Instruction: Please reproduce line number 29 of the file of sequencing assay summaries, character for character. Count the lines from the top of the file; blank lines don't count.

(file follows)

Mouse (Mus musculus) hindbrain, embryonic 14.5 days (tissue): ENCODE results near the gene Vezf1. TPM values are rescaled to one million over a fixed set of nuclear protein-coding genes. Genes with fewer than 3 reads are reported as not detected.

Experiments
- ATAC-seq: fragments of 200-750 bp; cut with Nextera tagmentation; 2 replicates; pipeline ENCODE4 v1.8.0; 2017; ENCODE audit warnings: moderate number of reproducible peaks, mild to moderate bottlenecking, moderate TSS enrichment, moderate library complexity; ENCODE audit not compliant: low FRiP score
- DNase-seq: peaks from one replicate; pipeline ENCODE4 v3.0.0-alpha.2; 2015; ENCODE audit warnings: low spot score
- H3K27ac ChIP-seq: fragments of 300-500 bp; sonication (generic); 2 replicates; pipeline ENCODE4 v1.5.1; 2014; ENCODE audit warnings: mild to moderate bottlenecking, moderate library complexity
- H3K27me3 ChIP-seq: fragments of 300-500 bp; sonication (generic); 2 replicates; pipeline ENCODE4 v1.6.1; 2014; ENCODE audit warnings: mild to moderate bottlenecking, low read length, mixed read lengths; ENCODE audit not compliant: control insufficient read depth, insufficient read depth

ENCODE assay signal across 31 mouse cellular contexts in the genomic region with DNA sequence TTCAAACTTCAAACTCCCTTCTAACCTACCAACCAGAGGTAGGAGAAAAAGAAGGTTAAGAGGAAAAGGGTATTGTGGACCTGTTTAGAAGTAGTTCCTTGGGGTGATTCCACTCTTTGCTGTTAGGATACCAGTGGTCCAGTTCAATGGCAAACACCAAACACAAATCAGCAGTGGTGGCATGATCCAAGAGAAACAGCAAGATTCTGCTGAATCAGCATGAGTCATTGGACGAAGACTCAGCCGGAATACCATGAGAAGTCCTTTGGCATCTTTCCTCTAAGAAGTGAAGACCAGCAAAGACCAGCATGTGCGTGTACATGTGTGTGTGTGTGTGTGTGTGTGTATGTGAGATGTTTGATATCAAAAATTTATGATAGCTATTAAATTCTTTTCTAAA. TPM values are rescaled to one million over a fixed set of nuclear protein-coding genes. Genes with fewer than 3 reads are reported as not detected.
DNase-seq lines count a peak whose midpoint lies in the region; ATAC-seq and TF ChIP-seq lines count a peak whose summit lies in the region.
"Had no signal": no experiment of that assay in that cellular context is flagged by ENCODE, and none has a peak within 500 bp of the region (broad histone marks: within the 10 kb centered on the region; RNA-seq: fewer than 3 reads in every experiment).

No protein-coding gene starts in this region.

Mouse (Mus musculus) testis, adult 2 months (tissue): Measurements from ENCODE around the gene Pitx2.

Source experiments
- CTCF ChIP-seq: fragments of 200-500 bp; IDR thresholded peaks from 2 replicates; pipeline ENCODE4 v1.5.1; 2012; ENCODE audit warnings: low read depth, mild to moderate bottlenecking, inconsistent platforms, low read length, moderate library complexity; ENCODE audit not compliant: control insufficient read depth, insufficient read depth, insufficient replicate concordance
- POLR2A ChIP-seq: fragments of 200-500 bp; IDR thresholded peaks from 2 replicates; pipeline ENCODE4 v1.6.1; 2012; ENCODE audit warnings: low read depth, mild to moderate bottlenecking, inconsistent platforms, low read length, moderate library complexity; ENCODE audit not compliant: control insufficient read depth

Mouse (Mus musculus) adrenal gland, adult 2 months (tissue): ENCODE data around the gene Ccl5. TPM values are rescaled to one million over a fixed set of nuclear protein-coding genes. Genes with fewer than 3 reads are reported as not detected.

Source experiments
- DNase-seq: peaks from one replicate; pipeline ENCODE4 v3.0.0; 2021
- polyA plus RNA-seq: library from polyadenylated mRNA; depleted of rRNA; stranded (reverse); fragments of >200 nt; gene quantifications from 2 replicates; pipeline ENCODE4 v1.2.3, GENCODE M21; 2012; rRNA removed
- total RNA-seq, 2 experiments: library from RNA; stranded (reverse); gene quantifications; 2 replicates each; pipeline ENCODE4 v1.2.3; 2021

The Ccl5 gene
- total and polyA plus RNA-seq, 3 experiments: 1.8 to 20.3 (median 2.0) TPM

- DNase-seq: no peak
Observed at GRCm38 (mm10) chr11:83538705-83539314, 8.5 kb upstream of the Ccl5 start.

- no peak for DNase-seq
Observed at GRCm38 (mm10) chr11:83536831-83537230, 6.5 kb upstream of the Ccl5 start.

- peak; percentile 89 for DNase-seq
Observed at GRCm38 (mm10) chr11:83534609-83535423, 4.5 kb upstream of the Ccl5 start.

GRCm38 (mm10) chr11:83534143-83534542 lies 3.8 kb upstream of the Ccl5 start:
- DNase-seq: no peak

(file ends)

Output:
- DNase-seq: no peak